If you don't have the time, or inclination even, to trawl through antique/junk stores then ebay is a great place to pick up cast iron at a reasonable price. Just make sure you don't get stung on the shipping.

            Re non stick: There's been recent research pointing out the toxicity of the material bonding the non stick surface to the metal. I haven't got a link handy, but I believe it was written up in the Globe and Mail (http://www.globeandmail.com). I don't want to scare anybody - I try and run a kitchen that's as free from chemicals as possible but that's only my personal schtick.

            1. I'm very happy with my Cuisinart Cookware. Stylewise its very similar to all clad, the difference being that All Clad is, well, clad all over, whereas the Cuisinart models are furnished with a disk bottom that is epoxied onto the body of the /pan. The cuisinart is oven safe to 550 F, and I haven't had any problems.

              I got a great set on sale at Macy's about a year ago-ended up with 10 pieces for about $150, after a rebate. It was a seven piece set, with bonus with purchase and two mail in bonuses.

              8 qt stockpot/lid (lid also fits frypan)
              5 qt saute/lid
              10 inch frypan
              8 inch frypan
              3 qt saucepot/lid

              3.5 qt saucier
              7qt dutch oven
              santoku style knife with 7 inch blade

              1. You can probably get better results by really thinking about which pieces you actually use regularly in your current set, and just replace those. Most box sets I've seen include a couple pieces I never use, you can get nicer stuff if you focus on the cookware you use every day.

                I've never owned any Ikea cookware, but I have hefted it a bit in the store and it feels pretty well-made for the price they're asking. Chefmate (Target's store brand) is also pretty good for the money. Cook's Illustrated's website has good articles comparing individual cookware pieces, and offers a 14-day free trial so you can read them without paying.

                1. I second the 'buy pieces you really need' suggestion. A Dutch oven can be used to make everything from soup to risotto. My sauté pan has seen uses it was never intended for.

                  If I had to reduce my cookware down to three items I'd keep:

                  1. My stock pot. Soups, pasta, stock. With a steamer added things get even more versatile.
                  2. My sauté pan. Risottos, anything pan fried. With a lid, braises and even bakes.
                  3. A solid cast iron Dutch oven. Boil water, oven roast etc.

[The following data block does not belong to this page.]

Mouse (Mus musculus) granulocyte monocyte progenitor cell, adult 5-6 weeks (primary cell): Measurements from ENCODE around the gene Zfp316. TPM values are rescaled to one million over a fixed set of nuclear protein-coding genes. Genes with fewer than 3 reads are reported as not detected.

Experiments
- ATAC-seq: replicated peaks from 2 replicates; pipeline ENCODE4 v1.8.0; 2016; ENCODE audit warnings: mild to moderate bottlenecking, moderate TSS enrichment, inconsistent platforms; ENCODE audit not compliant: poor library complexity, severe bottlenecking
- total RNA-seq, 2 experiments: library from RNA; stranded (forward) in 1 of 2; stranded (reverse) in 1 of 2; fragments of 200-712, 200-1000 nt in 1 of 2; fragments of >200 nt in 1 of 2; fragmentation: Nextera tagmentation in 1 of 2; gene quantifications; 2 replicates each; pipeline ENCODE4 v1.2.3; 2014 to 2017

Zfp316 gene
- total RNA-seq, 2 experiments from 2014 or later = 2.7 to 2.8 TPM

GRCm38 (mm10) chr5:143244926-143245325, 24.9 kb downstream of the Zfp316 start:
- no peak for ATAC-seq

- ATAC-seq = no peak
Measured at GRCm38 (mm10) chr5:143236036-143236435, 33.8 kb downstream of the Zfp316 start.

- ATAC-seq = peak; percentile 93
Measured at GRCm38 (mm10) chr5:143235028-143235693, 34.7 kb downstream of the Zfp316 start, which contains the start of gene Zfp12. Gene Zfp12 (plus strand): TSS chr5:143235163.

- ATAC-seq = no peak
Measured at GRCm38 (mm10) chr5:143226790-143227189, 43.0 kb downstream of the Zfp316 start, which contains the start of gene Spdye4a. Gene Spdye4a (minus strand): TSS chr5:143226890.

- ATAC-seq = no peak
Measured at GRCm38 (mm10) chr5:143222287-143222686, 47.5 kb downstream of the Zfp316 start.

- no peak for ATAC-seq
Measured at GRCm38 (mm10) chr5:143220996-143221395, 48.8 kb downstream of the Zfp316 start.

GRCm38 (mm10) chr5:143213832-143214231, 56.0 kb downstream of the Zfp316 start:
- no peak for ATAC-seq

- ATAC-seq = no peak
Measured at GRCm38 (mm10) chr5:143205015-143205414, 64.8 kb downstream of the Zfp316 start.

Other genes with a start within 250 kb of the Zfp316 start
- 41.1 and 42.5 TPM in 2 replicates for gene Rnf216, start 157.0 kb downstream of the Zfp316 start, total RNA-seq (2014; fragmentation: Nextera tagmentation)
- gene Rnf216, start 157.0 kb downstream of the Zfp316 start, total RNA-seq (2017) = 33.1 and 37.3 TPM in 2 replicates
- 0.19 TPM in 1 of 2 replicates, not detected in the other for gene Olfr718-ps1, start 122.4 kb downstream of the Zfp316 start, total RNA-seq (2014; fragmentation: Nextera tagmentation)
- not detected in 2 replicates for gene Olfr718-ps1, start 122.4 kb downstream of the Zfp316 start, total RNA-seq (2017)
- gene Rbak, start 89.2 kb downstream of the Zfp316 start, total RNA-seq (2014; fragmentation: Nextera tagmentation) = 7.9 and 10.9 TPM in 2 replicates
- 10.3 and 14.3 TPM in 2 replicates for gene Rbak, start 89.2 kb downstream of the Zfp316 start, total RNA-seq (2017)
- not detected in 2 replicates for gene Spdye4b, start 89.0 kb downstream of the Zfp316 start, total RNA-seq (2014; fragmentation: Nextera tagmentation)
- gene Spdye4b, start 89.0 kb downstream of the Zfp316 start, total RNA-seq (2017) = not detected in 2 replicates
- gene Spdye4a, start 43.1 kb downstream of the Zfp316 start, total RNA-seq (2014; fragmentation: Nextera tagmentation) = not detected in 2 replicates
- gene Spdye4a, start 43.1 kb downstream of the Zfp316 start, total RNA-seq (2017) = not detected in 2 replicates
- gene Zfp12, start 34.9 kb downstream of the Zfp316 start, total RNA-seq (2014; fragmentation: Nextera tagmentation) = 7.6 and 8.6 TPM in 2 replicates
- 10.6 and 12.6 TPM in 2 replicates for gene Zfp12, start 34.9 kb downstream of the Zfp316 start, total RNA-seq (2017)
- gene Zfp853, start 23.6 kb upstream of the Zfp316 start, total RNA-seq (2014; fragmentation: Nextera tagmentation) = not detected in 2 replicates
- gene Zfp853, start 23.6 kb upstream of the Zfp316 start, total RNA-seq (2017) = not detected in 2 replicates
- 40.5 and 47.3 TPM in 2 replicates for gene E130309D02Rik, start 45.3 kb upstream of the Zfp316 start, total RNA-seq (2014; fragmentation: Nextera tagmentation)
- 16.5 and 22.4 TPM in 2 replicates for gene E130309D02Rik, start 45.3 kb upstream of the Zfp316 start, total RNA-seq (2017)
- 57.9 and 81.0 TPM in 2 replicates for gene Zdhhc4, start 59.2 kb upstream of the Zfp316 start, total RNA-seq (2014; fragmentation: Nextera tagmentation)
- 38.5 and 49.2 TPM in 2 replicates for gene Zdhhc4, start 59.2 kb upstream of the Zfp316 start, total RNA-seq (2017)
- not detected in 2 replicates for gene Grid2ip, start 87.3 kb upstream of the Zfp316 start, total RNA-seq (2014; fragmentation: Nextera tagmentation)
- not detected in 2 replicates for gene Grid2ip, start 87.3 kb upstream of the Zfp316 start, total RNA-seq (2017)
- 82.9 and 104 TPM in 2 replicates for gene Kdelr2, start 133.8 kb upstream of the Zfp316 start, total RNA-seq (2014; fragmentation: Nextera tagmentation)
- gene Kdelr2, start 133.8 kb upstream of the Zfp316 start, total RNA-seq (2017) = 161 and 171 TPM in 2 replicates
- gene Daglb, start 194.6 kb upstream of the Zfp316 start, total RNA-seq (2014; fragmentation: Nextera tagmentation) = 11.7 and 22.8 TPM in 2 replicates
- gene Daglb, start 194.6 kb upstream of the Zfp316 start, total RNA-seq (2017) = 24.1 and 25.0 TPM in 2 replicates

1. I also agree that the sets are not always the best way to go. I prefer to pick and choose individual components - that way you can get the right material for each use without compromising or spending too much on other pieces.

                    Do you need to replace everything? If not, focus on the items you use the most, and try to spend what it takes to get something that will last more than 8 years. With proper care, high quality stuff should last for generations.

                    1. FarberWare's "Millennium" line of cookware is pretty inexpensive, and much better made than their supermarket stuff. It has an aluminum disc bottom encapsulated in stainless steel, much like many other lines; Cuisinart and so on. "Cook's Illustrated" has compared the Millennium stuff favorably to All Clad in terms of performance.

                      Looking at the Kitchen Aid cookware I've seen, I think at least some of the KA stuff is re-branded Farberware Millennium, at slightly higher prices.

                      You could do worse than to check out this 10-piece non-stick set at Amazon for $100.

                      I bought a similar stainless set a few years ago, and have been quite pleased in terms of performance and durability of the cookware. I don't care for non-stick, so I can't tell you anything about that aspect.

                      1. When I first started researching this, I was thinking about spending something more in the $250 range, but it looks like the "mid-range" stuff is actually cheaper that I was thinking on sale.

                        So far I've seen comments about some good choices, and some concern that my mid-range suggestion won't actually get me very good equipment.